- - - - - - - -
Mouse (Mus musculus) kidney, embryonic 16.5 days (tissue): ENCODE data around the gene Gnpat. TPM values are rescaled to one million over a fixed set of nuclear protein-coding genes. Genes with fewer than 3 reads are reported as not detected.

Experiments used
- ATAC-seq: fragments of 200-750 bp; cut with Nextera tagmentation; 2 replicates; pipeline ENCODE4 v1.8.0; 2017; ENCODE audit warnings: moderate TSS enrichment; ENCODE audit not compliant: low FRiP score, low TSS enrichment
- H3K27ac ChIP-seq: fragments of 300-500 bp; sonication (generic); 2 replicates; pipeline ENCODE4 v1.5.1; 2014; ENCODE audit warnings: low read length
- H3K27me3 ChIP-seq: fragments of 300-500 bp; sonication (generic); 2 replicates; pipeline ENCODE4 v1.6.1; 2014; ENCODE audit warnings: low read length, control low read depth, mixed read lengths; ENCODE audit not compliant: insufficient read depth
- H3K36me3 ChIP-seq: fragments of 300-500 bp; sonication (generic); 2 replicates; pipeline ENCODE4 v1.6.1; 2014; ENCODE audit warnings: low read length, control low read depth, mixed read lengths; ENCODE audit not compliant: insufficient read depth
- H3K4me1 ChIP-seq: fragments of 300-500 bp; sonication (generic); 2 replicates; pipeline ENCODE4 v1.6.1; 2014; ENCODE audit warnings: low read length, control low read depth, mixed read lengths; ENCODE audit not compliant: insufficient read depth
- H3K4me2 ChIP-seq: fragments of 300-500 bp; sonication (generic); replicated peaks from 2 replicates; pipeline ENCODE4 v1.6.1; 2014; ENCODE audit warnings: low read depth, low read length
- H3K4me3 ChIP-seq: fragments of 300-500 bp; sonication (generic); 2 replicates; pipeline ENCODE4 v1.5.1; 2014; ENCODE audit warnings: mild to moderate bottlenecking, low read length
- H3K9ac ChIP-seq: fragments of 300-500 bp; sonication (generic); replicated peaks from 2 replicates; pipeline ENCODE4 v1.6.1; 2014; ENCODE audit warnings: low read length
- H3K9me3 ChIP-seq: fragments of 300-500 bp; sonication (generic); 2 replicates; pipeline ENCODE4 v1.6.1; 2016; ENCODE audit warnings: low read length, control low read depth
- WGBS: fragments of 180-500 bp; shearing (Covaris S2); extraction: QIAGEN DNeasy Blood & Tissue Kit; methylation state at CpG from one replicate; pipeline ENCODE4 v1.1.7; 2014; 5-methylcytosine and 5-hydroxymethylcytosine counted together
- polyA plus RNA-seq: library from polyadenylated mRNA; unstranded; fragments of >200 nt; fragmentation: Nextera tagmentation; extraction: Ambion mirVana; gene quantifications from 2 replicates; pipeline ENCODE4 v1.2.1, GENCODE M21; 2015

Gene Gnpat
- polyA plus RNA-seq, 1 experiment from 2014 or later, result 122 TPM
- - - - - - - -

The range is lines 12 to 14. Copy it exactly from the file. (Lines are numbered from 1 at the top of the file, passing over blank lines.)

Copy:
- WGBS: fragments of 180-500 bp; shearing (Covaris S2); extraction: QIAGEN DNeasy Blood & Tissue Kit; methylation state at CpG from one replicate; pipeline ENCODE4 v1.1.7; 2014; 5-methylcytosine and 5-hydroxymethylcytosine counted together
- polyA plus RNA-seq: library from polyadenylated mRNA; unstranded; fragments of >200 nt; fragmentation: Nextera tagmentation; extraction: Ambion mirVana; gene quantifications from 2 replicates; pipeline ENCODE4 v1.2.1, GENCODE M21; 2015

Gene Gnpat